Monday, October 31, 2011

Practicing Effectively, or "Why Aren't I Getting Better?"

So, not everyone practices their bellydance at home. Things get in the way, you're doing so much, and if you've got a family, it's probably impossible to find the time. However, sometimes you get a few minutes to shimmy--maybe while cooking or waiting for the shower to heat up. It's enough, right?

That depends. If you're working on trying to memorize choreo or getting a new move down, sure. But if you're trying to get better, then it's not enough. But you only have snatches of time throughout the day to practice, so how are you supposed to get better?

Every time you practice, you want to concentrate on improving. If you can only shimmy for a minute or two straight before exhaustion try adding on another 15, 20, or even 30 seconds. Each time, add on another few seconds as you build up. Or, if you don't have enough time to shimmy for five minutes straight, try making it more difficult. Use a fast song, go up on releve, or do circles around yourself. Every time you practice, make it more difficult for yourself.

The same is true for the more muscular moves, like taxeem or body waves. While it's harder to measure, you can still push yourself past your maximum. Every time you drop your hip for a taxeem, try to push it a little bit further. When you do chest lifts, strain a bit more to get that little bit of extra height. Even if you can't see it in the mirror, you'll be making slow and steady progress.

The most effective method for getting the most out of your practice, however, is tracking. You may not be able to track measurements such as repetitions, weights, or distances like you would with strength training, but you can track what you do. Every time you practice, write down what you did. Did you do shimmies? Hip circles? Go over choreo? Write it down, write what music you used if you're drilling, and mention how you felt. Did you use a faster song this time and felt like your hips were all over the place? Write it down.

Eventually, you can go back through your notebook or document and view your practices, and see how you get better with each one. Tracking also helps you figure out what you need to improve. Maybe you tried drilling to a faster song one week and couldn't keep up. If you write down the song and the drills, you'll be able to look back through your notes and figure out what to practice next.

So, next time you practice, try a few of these things, and watch yourself, slowly but surely, get better.

Sunday, October 23, 2011

Thought Supression in Belly Dance

Have you ever had trouble with a dance move, and noticed that the more you think about it, the less likely you're able to do it? Or have you ever been practicing something you've been trying all week to get down, but all the practice in the world doesn't seem to be helping? You'll even see this happen just before a performance, or sometimes even when everyone else in the class seems to have mastered a move and you're still trying to figure it out.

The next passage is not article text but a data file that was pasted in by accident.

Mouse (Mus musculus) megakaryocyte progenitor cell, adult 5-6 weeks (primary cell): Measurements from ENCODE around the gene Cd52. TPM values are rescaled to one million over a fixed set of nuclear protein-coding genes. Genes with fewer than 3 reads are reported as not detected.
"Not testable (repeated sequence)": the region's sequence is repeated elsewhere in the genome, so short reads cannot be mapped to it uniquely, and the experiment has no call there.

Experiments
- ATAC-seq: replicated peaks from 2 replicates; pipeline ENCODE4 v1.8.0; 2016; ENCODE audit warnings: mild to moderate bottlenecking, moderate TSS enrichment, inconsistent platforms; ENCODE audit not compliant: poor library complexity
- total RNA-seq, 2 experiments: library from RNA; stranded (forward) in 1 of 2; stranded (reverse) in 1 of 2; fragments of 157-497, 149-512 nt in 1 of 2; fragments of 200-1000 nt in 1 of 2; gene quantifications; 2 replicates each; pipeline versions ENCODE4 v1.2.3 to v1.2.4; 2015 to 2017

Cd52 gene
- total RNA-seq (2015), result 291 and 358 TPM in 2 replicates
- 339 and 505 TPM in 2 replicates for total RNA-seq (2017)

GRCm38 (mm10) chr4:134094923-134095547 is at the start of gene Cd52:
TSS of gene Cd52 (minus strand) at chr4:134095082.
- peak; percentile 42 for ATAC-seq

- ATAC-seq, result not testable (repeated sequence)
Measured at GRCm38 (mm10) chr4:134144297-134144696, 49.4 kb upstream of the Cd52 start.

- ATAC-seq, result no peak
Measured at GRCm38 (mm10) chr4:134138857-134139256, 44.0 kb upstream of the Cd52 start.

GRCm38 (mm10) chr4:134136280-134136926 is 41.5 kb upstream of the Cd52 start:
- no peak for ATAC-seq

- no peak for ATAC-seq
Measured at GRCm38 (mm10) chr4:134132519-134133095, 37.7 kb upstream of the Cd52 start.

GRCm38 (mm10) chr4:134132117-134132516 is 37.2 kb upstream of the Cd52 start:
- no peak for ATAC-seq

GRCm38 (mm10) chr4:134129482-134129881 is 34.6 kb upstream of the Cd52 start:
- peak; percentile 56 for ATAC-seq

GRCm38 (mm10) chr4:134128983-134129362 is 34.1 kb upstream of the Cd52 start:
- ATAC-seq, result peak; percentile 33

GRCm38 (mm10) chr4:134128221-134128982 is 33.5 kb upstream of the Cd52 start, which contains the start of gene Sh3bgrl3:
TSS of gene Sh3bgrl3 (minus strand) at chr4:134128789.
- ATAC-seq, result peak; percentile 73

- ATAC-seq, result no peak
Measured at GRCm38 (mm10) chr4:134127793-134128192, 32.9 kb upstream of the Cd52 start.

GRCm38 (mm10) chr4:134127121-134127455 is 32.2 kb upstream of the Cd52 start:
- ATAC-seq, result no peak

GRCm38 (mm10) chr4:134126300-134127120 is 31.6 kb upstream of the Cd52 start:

This is called 'thought suppression', or the 'white bear' effect. It's named so because of a study where a group of participants were asked not to think of a white bear for 5 minutes, and had to ring a bell every time they thought of one. Members of the group ended up ringing the bell twice as often as the control group, who were asked to try to think of a white bear. So how does this relate to your dance practice? Well, if you're trying to master a move and keep thinking things like "I'll never get this choreography"), you'll have a harder time trying to master it.

Thought suppression can affect your dance practice negatively by producing negative thoughts. All of us can have negative thoughts, and it's easy to see the rest of your class move on without you and think that you're a terrible dancer, or to tell yourself you'll never be ready in time for the show. However, if you're still trying to practice, and banish those negative thoughts from your head, they can keep coming up, making it harder for you to practice, or to even want to practice. If you aren't careful, they might make you quit dancing all together.

Don't despair, though, if you've had trouble suppressing negative thoughts about your dancing. There are some things you can do to help you ignore or replace those thoughts:

  • Tell yourself to think about those negative thoughts--much like trying to make yourself hiccup when you have the hiccups. By trying to think of something negative, you'll find it harder to come up with something, and soon you'll forget what it was you were thinking about. 
  • Distract yourself. Rather than work on something you're having trouble with, work on something you excel at, and try to make it better. When you return the original dance move or choreography, you'll be less likely to think of those negative thoughts.